Polypharmacy and effects of apixaban versus warfarin in patients with atrial fibrillation: post hoc analysis of the ARISTOTLE trial

Objective To determine whether the treatment effect of apixaban versus warfarin differs with increasing numbers of concomitant drugs used by patients with atrial fibrillation.

Design Post hoc analysis performed in 2015 of results from ARISTOTLE (apixaban for reduction in stroke and other thromboembolic events in atrial fibrillation)—a multicentre, double blind, double dummy trial that started in 2006 and ended in 2011.

Participants 18 201 ARISTOTLE trial participants.

Interventions In the ARISTOTLE trial, patients were randomised to either 5 mg apixaban twice daily (n=9120) or warfarin (target international normalised ratio range 2.0-3.0; n=9081). In the post hoc analysis, patients were divided into groups according to the number of concomitant drug treatments used at baseline (0-5, 6-8, ≥9 drugs) with a median follow-up of 1.8 years.

Main outcome measures Clinical outcomes and treatment effects of apixaban versus warfarin (adjusted for age, sex, and country).

Results Each patient used a median of six drugs (interquartile range 5-9); polypharmacy (≥5 drugs) was seen in 13 932 (76.5%) patients. Greater numbers of concomitant drugs were used in older patients, women, and patients in the United States. The number of comorbidities increased across groups of increasing numbers of drugs (0-5, 6-8, ≥9 drugs), as did the proportions of patients treated with drugs that interact with warfarin or apixaban. Mortality also rose significantly with the number of drug treatments (P<0.001), as did rates of stroke or systemic embolism (1.29, 1.48, and 1.57 per 100 patient years, for 0-5, 6-8, and ≥9 drugs, respectively) and major bleeding (1.91, 2.46, and 3.88 per 100 patient years, respectively). Relative risk reductions in stroke or systemic embolism for apixaban versus warfarin were consistent, regardless of the number of concomitant drugs (Pinteraction=0.82). A smaller reduction in major bleeding was seen with apixaban versus warfarin with increasing numbers of concomitant drugs (Pinteraction=0.017). Patients with interacting (potentiating) drugs for warfarin or apixaban had similar outcomes and consistent treatment effects of apixaban versus warfarin.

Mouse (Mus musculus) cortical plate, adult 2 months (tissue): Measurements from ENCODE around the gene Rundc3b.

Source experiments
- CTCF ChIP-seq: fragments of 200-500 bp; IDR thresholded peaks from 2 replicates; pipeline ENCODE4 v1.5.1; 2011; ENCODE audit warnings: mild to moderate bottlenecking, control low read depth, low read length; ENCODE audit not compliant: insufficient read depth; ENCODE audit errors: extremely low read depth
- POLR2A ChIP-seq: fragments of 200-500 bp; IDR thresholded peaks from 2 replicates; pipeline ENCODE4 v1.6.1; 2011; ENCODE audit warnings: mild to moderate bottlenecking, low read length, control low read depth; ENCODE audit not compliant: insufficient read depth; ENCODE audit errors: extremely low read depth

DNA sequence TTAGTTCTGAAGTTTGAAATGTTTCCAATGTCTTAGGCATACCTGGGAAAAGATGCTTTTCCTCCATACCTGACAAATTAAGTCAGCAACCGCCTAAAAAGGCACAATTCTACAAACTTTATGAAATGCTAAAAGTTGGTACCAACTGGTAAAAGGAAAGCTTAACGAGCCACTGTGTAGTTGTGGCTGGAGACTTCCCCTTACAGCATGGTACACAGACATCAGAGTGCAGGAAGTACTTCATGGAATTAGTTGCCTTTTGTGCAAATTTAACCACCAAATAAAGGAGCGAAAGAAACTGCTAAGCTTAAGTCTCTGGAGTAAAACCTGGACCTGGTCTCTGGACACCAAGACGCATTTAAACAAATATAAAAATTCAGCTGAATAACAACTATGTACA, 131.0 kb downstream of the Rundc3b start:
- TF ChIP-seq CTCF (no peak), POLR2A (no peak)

Conclusions In the ARISTOTLE trial, three quarters of patients had polypharmacy; this subgroup had an increased comorbidity, more interacting drugs, increased mortality, and higher rates of thromboembolic and bleeding complications. In terms of a potential differential response to anticoagulation therapy in patients with atrial fibrillation and polypharmacy, apixaban was more effective than warfarin, and is at least just as safe.

Trial registration ARISTOTLE trial, ClinicalTrials.gov NCT00412984.

BMJ 2016;353:i2868

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